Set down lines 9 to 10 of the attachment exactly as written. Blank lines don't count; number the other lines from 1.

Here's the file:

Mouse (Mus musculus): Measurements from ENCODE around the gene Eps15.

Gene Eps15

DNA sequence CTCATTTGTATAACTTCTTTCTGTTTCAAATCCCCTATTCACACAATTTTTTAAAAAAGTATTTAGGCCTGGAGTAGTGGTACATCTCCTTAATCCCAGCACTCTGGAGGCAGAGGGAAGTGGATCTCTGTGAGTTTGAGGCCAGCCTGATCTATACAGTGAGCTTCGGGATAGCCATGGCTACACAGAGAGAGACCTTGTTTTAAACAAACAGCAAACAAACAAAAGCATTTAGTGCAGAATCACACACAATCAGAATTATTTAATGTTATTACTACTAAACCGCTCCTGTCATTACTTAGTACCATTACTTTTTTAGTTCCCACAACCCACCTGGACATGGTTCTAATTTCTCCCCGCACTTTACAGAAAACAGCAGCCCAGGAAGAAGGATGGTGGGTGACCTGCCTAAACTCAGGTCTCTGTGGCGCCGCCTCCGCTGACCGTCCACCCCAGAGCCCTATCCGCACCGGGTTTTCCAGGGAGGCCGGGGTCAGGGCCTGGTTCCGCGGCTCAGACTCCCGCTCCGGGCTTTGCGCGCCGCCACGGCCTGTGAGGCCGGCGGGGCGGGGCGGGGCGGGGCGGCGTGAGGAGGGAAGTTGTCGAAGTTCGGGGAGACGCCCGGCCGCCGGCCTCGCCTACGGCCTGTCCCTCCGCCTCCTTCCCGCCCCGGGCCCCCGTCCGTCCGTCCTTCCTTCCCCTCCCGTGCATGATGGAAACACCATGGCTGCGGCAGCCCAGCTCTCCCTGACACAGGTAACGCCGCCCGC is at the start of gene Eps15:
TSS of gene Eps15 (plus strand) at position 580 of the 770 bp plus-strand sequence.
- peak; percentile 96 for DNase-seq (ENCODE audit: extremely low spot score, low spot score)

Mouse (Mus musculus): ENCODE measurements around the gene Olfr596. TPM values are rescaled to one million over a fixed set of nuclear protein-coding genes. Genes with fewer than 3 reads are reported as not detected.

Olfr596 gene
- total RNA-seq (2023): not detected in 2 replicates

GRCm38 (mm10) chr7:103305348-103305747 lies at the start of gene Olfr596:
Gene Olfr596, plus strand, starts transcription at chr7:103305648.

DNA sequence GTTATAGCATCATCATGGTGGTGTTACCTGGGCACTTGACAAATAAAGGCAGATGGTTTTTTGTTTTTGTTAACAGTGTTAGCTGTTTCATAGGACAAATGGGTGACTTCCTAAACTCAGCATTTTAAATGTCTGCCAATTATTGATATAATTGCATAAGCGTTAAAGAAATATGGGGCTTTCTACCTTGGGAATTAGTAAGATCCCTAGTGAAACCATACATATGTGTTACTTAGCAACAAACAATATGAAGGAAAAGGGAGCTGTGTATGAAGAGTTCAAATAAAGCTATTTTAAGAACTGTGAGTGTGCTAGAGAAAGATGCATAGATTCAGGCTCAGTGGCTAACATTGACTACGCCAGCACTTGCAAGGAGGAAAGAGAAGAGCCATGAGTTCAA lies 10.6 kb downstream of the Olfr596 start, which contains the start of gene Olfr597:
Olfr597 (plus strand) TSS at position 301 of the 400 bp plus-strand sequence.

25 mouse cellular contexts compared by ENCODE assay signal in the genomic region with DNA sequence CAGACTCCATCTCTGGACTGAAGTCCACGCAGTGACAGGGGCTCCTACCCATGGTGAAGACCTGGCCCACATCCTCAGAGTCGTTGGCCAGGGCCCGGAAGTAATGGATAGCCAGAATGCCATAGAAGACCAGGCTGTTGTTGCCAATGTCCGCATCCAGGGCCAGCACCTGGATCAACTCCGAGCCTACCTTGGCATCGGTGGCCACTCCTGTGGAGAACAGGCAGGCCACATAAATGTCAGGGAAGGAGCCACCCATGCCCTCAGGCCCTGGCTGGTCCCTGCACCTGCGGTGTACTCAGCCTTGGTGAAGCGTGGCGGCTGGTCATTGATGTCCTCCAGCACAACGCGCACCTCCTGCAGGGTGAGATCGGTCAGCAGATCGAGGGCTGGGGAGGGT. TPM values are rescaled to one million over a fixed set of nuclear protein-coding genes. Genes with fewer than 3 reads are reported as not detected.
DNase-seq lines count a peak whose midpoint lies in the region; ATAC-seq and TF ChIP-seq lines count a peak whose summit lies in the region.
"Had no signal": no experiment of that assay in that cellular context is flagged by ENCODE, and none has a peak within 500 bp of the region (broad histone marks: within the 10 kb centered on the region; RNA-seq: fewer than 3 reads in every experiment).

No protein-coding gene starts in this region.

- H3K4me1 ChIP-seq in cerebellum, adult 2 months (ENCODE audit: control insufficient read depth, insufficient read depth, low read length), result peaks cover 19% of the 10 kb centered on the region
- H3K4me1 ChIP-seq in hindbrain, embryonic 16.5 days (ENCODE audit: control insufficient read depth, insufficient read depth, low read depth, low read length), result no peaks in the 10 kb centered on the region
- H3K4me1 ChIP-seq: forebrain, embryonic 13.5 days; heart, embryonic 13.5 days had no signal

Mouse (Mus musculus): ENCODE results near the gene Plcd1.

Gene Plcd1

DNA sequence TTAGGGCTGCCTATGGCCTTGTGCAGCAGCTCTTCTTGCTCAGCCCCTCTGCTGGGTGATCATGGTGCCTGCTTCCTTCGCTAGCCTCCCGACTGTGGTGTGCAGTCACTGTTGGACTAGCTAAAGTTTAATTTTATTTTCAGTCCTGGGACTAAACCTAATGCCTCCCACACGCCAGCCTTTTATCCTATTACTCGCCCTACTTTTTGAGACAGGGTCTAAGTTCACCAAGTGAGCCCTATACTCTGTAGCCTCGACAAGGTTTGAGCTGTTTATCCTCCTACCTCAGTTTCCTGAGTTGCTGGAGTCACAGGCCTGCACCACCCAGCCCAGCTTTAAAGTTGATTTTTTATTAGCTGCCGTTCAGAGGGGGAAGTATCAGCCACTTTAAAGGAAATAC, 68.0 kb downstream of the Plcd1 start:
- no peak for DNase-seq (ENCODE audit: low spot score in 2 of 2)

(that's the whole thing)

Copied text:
GRCm38 (mm10) chr7:103305348-103305747 lies at the start of gene Olfr596:
Gene Olfr596, plus strand, starts transcription at chr7:103305648.